Montgomery's real victory

The biggest news at the Pac-12's annual media day Friday didn't have anything to do with basketball, expansion or television contracts.

It was when California coach Mike Montgomery, one of the most successful coaches in conference history, announced his previously undisclosed recent surgery was for "high-grade bladder cancer" - and that doctors managed to remove all of it.

"Through a series of extremely fortuitous events, we were able to get in, get the little polyp, tumor … and everything since that time has been all clear, all clear, all clear," Montgomery said. "Essentially I went from having high-grade bladder cancer a month ago to being totally cancer-free at this juncture."

Montgomery said he was checked at precisely the right time, with doctors saying "three months ago we wouldn't have found this, six months from now you'd be done."

Not only does Montgomery say he's fully cleared to coach this season, but he also has his famously semi-cranky sense of humor back.

"Lost a little weight," he said, "but I don't think I'd recommend it as a diet, necessarily."

Maybe a month

Another Pac-12 figure who is also lucky to be alive, Arizona forward Kevin Parrom, continues to progress toward a possible return within a month or so.

UA coach Sean Miller said Thursday that Parrom will begin participating in noncontact practice drills, since he's now able to run just five weeks after he had no feeling below his right knee because of a gunshot wound.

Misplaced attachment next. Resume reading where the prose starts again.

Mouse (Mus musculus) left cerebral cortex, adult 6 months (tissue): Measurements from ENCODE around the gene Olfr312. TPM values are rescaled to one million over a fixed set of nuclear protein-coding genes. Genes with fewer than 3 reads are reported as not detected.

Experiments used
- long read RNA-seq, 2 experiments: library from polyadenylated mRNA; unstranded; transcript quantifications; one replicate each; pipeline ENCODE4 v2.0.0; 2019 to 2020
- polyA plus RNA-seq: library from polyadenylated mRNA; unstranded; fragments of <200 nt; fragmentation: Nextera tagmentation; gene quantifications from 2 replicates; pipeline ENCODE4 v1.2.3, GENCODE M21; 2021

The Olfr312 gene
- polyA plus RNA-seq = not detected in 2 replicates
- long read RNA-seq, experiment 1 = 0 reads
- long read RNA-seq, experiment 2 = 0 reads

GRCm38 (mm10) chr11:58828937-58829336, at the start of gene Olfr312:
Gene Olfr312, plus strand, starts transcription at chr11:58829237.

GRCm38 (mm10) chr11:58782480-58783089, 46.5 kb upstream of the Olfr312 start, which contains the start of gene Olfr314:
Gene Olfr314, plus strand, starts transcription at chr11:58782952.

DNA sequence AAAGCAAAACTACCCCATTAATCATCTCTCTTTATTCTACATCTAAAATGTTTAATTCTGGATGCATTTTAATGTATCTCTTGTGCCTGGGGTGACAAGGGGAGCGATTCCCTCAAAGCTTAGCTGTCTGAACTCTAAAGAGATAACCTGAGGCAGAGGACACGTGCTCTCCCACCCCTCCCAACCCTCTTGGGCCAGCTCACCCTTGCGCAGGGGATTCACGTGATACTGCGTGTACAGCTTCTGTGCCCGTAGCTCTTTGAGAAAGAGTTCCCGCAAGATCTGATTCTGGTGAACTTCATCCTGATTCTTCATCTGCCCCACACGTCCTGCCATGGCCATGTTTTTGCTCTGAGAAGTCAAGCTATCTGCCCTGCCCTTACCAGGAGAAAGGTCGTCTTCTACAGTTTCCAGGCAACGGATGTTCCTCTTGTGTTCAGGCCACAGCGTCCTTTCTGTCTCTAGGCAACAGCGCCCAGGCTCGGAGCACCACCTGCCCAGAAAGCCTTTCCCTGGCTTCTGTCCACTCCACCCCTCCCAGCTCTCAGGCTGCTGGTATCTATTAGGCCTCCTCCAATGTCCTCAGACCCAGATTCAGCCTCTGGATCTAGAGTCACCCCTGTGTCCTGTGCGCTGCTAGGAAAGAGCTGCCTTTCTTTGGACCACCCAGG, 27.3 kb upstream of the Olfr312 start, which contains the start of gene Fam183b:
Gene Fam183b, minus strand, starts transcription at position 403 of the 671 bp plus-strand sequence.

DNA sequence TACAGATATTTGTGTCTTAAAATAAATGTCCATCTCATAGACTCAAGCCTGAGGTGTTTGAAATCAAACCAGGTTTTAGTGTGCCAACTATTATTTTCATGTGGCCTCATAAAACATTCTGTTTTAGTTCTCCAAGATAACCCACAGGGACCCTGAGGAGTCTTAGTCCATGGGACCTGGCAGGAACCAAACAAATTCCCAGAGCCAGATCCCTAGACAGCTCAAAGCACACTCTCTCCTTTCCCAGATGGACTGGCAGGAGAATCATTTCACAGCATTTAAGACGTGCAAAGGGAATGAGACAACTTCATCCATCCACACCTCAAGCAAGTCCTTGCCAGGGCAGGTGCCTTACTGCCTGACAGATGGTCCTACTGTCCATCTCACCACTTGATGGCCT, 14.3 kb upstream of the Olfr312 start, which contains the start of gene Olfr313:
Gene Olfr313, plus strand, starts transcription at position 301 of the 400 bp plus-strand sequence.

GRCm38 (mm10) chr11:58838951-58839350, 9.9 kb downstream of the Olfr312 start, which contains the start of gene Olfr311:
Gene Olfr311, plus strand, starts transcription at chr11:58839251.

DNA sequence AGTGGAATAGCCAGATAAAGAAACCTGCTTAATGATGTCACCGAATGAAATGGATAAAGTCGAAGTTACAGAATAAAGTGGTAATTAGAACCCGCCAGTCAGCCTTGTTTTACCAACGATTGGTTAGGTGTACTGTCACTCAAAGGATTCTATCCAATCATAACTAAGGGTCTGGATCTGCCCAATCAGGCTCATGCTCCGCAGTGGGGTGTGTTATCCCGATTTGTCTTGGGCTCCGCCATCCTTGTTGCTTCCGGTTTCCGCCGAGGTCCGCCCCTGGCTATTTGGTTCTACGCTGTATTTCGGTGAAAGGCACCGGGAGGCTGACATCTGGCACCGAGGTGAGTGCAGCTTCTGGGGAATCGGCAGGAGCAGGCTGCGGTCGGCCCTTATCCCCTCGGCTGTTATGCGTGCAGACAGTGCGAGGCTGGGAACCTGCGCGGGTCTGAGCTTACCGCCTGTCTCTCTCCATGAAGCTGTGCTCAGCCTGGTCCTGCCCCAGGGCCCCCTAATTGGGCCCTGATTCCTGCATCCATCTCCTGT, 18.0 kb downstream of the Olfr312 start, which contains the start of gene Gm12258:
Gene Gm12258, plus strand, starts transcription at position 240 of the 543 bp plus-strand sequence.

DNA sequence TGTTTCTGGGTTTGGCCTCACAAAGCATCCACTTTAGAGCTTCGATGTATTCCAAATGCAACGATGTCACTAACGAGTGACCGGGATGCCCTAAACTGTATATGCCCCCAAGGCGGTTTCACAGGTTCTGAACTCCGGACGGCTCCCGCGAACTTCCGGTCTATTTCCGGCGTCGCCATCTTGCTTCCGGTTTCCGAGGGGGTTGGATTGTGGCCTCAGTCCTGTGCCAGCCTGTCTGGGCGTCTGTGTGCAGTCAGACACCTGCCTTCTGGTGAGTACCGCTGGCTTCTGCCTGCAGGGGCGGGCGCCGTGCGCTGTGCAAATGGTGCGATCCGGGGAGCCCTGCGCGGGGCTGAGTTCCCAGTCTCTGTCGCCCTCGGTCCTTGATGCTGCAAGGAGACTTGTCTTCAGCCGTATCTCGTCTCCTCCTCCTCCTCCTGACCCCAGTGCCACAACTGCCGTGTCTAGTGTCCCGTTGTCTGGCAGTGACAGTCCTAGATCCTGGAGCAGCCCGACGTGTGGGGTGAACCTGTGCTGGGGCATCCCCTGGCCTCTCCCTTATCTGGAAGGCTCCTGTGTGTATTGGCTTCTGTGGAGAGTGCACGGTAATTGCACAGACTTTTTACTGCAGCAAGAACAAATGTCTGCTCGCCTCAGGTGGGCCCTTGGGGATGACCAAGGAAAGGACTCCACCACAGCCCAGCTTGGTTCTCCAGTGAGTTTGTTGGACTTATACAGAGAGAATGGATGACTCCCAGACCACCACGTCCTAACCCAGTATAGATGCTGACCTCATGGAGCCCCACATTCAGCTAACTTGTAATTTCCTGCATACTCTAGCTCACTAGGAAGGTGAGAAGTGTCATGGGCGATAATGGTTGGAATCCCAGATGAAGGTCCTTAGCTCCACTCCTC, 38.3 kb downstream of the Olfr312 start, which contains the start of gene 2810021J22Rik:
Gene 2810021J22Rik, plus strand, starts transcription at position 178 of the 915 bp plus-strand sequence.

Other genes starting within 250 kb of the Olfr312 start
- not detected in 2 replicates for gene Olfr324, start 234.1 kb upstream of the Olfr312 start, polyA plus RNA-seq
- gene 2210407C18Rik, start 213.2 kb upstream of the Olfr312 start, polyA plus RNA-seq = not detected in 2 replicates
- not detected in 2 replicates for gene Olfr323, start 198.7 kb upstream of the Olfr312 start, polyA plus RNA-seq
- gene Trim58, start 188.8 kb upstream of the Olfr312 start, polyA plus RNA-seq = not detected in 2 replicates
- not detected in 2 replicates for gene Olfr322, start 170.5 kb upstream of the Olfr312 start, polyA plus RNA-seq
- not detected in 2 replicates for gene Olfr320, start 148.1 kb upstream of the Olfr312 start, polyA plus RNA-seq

"I really believe he'll return to the court this year," Miller said. "We're pointing towards late November, early December, if he continues to experience the same progress that he has."

Live in L.A.

Long gone are the days when the Pac-10 would hold its preseason media day at a generic LAX airport hotel ballroom. Last year, the conference set up shop in the splashy but airy Nokia Theatre, across the street from Staples Center in the L.A. Live complex, and this year the Pac-12 debuted its basketball product inside the cozy and trendy Conga Room, also in L.A. Live.

For 10 years, the area has been the Pac-10's home for postseason tournaments, too. But the Pac-12 has only one more tournament contracted for Staples Center next March, and commissioner Larry Scott said he is still considering several off-campus sites in L.A. and other West Coast cities to host future tournaments.

They could be KO'd

USC coach Kevin O'Neill was not shy (as usual) in describing how much the Trojans will be relying on sophomore guard Maurice Jones to play point guard in the absence of Jio Fontan, who blew out his knee during an August trip to Brazil.

"He is playing 40 minutes a game this season," KO said, while sitting next to Jones on the Conga Room stage. "I'm informing him of that right now."

And if Jones can't do it?

"If he's hurt, don't come to the games," O'Neill said. "It'll be ugly. Don't show up."

Bottoms up

Pac-12 media have correctly picked the conference champion in 12 of the past 19 years, but Utah coach Larry Krystkowiak isn't sure that kind of accuracy matters to his team.

The Utes were picked last.

"I know you guys are all so smart," he said. "I want to know, though, how many times you picked the bottom correctly. Hopefully, that's not as high of a number."

Beaver religion

Not only did Oregon State coach Craig Robinson say he has a team that can be competitive in every game, but he also said the Beavers have enough athleticism to play more man-to-man defense.

However, you can expect the Beavers will pull out their unconventional 1-3-1 zone defense on occasion, especially against Arizona.

"We just haven't had the athletes and the depth to play man-to-man" before this season, Robinson said. But "we would never, ever stop playing the 1-3-1."

Bruce Pascoe